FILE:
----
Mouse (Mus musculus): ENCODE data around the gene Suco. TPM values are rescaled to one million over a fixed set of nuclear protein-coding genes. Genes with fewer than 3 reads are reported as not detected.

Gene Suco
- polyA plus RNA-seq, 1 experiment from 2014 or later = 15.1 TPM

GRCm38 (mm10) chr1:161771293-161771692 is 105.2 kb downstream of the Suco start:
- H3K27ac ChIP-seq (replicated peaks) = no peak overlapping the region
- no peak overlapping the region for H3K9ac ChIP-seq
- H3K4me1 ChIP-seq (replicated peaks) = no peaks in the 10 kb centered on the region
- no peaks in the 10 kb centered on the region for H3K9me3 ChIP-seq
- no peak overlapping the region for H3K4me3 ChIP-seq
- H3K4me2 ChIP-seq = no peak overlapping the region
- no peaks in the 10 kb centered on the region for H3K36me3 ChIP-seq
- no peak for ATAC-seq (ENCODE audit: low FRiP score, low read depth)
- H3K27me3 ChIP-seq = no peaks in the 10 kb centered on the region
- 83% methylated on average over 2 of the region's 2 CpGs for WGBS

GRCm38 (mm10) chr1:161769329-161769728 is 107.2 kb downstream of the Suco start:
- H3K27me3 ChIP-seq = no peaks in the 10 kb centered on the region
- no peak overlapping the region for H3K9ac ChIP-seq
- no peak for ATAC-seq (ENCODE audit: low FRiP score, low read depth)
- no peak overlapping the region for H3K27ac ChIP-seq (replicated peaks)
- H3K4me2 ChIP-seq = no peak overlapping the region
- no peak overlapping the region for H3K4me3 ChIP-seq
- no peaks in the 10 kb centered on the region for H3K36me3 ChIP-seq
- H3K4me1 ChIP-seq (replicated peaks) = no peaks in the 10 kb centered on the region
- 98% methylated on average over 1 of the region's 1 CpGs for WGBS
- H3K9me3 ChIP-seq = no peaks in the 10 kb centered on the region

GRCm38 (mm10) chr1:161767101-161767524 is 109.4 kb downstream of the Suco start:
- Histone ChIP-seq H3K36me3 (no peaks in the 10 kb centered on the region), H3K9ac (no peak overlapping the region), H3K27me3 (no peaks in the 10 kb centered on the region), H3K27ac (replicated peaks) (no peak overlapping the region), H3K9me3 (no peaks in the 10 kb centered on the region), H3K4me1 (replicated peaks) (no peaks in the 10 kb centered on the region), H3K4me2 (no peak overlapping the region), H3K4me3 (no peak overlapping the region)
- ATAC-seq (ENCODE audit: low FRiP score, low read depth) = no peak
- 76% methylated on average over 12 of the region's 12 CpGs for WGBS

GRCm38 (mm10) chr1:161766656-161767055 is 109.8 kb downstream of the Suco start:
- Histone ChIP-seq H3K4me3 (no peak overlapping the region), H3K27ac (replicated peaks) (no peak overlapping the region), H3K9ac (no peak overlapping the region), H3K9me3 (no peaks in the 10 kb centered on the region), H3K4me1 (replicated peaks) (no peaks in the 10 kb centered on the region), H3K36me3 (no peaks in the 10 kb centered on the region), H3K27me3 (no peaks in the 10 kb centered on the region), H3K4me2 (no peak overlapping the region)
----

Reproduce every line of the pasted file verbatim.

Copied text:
Mouse (Mus musculus): ENCODE data around the gene Suco. TPM values are rescaled to one million over a fixed set of nuclear protein-coding genes. Genes with fewer than 3 reads are reported as not detected.

Gene Suco
- polyA plus RNA-seq, 1 experiment from 2014 or later = 15.1 TPM

GRCm38 (mm10) chr1:161771293-161771692 is 105.2 kb downstream of the Suco start:
- H3K27ac ChIP-seq (replicated peaks) = no peak overlapping the region
- no peak overlapping the region for H3K9ac ChIP-seq
- H3K4me1 ChIP-seq (replicated peaks) = no peaks in the 10 kb centered on the region
- no peaks in the 10 kb centered on the region for H3K9me3 ChIP-seq
- no peak overlapping the region for H3K4me3 ChIP-seq
- H3K4me2 ChIP-seq = no peak overlapping the region
- no peaks in the 10 kb centered on the region for H3K36me3 ChIP-seq
- no peak for ATAC-seq (ENCODE audit: low FRiP score, low read depth)
- H3K27me3 ChIP-seq = no peaks in the 10 kb centered on the region
- 83% methylated on average over 2 of the region's 2 CpGs for WGBS

GRCm38 (mm10) chr1:161769329-161769728 is 107.2 kb downstream of the Suco start:
- H3K27me3 ChIP-seq = no peaks in the 10 kb centered on the region
- no peak overlapping the region for H3K9ac ChIP-seq
- no peak for ATAC-seq (ENCODE audit: low FRiP score, low read depth)
- no peak overlapping the region for H3K27ac ChIP-seq (replicated peaks)
- H3K4me2 ChIP-seq = no peak overlapping the region
- no peak overlapping the region for H3K4me3 ChIP-seq
- no peaks in the 10 kb centered on the region for H3K36me3 ChIP-seq
- H3K4me1 ChIP-seq (replicated peaks) = no peaks in the 10 kb centered on the region
- 98% methylated on average over 1 of the region's 1 CpGs for WGBS
- H3K9me3 ChIP-seq = no peaks in the 10 kb centered on the region

GRCm38 (mm10) chr1:161767101-161767524 is 109.4 kb downstream of the Suco start:
- Histone ChIP-seq H3K36me3 (no peaks in the 10 kb centered on the region), H3K9ac (no peak overlapping the region), H3K27me3 (no peaks in the 10 kb centered on the region), H3K27ac (replicated peaks) (no peak overlapping the region), H3K9me3 (no peaks in the 10 kb centered on the region), H3K4me1 (replicated peaks) (no peaks in the 10 kb centered on the region), H3K4me2 (no peak overlapping the region), H3K4me3 (no peak overlapping the region)
- ATAC-seq (ENCODE audit: low FRiP score, low read depth) = no peak
- 76% methylated on average over 12 of the region's 12 CpGs for WGBS

GRCm38 (mm10) chr1:161766656-161767055 is 109.8 kb downstream of the Suco start:
- Histone ChIP-seq H3K4me3 (no peak overlapping the region), H3K27ac (replicated peaks) (no peak overlapping the region), H3K9ac (no peak overlapping the region), H3K9me3 (no peaks in the 10 kb centered on the region), H3K4me1 (replicated peaks) (no peaks in the 10 kb centered on the region), H3K36me3 (no peaks in the 10 kb centered on the region), H3K27me3 (no peaks in the 10 kb centered on the region), H3K4me2 (no peak overlapping the region)